eFileCabinet has had a marvelous year in the world of product releases: From a revamped version of our cloud based, online document management software to the release of the SideKick in January 2016, we’re proud to have a product base meeting the needs of an ever-changing organizational world—uplifting, assisting, and emboldening the business process.

Although this success has generated great responsibility, it has also encouraged us to look at the products that would have been—commemorating the valiant efforts that, for whatever reason, did not quite catch on. So without further ado, here are the 5 biggest product fails in the history of technology:

Microsoft webtv Plus

Although Microsoft had the right idea in the mid-1990s with a product extension that offered consumers access to their Internet via television, the marketing and branding of the product itself flopped, leading to dismal results for this software giant.

Additionally, due to many software bugs and customer service related issues, Microsoft never took this product past the 1 million subscribers mark.

Microsoft Zune

An attempt to fast-follow Apple’s invention of the iPod, the Microsoft Zune, at its peak, still held under 40% of the market share in this space. Many software and technology pundits claim that the failing of this product can be attributed to its lack of user friendliness, including its poorly developed user interface.

Do note, however, that many tech product fails aren’t necessarily produced by poor technology, but rather an attempt to imitate Apple products—which, at the time, had an impenetrable stronghold on the consumer tech market.


The Sony Betamax Recorder

The Betamax video recorder saw its advent in the mid-1970s. However, shortly thereafter, the VHS video recorder was released, and several other companies started marketing and selling these VHS products with better speed-to-market presence than Sony had anticipated.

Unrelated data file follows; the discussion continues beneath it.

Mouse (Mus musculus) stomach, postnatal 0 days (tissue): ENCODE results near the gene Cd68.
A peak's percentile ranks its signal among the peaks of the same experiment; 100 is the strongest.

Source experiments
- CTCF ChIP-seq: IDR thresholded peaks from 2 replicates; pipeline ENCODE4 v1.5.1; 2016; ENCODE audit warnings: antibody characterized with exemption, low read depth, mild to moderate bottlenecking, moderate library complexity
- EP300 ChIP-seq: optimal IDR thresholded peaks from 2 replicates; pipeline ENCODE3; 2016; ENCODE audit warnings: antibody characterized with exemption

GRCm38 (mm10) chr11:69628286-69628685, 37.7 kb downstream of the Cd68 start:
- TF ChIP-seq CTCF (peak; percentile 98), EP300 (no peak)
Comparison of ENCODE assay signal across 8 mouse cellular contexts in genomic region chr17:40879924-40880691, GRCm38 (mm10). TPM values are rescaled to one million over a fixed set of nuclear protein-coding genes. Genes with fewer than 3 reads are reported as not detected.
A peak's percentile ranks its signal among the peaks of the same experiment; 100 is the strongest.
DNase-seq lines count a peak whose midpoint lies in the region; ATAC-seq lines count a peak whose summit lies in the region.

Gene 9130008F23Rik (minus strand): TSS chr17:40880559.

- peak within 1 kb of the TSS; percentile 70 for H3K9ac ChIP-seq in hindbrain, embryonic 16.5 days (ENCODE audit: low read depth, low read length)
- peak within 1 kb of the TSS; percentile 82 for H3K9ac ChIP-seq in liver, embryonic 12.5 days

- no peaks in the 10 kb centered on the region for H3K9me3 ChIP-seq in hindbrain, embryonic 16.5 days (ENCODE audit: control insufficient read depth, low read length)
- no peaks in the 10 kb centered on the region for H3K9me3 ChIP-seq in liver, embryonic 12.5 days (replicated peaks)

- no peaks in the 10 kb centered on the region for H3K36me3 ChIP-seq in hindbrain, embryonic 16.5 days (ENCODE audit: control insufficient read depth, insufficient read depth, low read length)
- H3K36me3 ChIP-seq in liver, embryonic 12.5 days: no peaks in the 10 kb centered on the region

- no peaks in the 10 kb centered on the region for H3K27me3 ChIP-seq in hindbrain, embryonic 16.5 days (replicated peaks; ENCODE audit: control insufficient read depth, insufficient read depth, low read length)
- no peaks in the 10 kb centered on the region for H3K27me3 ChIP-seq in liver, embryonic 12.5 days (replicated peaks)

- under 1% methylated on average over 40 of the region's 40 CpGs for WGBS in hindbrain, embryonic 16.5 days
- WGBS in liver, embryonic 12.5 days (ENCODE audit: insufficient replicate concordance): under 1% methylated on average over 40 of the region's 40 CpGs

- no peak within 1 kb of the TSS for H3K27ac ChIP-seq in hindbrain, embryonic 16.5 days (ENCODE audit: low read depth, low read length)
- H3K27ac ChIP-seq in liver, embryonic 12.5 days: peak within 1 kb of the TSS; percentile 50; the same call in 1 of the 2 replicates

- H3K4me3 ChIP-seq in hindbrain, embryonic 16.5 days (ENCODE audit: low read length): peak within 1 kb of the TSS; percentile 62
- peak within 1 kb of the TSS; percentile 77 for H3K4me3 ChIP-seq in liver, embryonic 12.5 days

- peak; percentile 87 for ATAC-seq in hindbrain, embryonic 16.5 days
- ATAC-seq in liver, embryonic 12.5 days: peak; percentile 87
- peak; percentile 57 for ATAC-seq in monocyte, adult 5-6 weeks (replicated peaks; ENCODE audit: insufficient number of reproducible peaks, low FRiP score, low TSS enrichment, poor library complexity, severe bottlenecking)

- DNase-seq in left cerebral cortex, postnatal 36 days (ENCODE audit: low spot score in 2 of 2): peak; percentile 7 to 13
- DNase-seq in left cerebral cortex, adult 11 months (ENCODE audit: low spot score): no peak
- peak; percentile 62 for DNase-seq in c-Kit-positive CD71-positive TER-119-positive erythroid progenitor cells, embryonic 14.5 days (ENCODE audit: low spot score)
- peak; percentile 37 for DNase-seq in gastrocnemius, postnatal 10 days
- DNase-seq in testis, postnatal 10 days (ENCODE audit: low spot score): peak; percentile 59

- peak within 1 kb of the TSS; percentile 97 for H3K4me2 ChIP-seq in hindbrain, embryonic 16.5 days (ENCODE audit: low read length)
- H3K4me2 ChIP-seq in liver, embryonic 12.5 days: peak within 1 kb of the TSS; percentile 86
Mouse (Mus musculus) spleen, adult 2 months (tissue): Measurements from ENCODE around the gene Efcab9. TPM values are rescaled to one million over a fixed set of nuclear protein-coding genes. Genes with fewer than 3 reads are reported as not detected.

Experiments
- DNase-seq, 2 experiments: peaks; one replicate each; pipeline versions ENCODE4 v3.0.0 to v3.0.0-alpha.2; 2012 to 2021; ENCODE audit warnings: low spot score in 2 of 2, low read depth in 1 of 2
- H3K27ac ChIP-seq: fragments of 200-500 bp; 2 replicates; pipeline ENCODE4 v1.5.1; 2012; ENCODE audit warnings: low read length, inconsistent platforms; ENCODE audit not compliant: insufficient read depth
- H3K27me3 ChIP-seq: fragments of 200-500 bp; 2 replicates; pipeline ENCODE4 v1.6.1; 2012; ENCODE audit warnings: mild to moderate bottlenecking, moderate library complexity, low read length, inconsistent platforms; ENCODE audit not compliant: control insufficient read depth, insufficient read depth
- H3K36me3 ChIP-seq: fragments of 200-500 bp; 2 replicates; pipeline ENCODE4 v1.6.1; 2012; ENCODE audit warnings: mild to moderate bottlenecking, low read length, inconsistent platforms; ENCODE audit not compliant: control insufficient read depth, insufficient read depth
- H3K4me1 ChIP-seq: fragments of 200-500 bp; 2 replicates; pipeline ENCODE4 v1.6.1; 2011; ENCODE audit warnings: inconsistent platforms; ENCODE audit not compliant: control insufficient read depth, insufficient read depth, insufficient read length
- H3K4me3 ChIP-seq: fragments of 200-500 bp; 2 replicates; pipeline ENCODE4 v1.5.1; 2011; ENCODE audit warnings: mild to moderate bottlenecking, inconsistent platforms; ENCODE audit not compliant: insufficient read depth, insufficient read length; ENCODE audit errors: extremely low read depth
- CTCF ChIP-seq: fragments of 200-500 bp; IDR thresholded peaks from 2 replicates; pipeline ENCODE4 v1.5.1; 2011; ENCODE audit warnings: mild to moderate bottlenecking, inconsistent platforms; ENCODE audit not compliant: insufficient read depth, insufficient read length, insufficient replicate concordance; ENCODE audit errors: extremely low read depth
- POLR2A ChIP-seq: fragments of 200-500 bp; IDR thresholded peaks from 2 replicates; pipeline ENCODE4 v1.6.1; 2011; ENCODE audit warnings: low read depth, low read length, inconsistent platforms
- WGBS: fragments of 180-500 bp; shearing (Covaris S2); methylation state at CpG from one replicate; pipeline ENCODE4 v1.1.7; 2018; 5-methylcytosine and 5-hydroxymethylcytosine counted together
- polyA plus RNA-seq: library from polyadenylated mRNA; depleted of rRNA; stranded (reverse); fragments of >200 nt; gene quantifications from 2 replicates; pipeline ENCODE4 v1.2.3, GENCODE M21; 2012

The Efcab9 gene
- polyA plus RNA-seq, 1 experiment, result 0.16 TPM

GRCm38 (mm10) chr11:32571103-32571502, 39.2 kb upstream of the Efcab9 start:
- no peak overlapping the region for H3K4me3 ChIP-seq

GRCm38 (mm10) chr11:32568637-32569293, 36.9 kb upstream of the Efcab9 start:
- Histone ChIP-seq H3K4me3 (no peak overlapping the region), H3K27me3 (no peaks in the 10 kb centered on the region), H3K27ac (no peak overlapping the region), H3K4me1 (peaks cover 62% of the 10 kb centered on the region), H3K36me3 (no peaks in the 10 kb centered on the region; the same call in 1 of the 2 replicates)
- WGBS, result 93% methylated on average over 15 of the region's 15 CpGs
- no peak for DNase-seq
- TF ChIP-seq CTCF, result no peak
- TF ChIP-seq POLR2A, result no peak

Ultimately, the Sony Betamax Recorder’s system compatibility issues led consumers to shy away from the product, securing its foothold in the annals of failed tech products.


Mobile ESPN

Introduced at the beginning of the mobile consumerism era, this mobile virtual network operator (MVNO) flopped worse than its Disney Mobile counterpart. The idea behind this technology was, at least as we understand it today, to lease access to Verizon and offer access to ESPN media through one single device.

The fundamental flaw was an issue of convenience it seems: Who would purchase a device providing access to only one category of content when there were plenty of devices offering access to any category of content the viewer wished to see? Sheesh.


High Definition DVDs

A highly promising venture sponsored primarily by Toshiba, this product was positioned to become the big brother, high-definition version of the DVD upon its scheduled launch date in March 2006.

However, Sony was already on the case with its Blu-ray technology. The results? Warner Brothers kissed High Definition DVDs goodbye, falling into the more intelligent arms of the beautiful Blu-ray. Not exactly a storybook love story, but an important one nonetheless.

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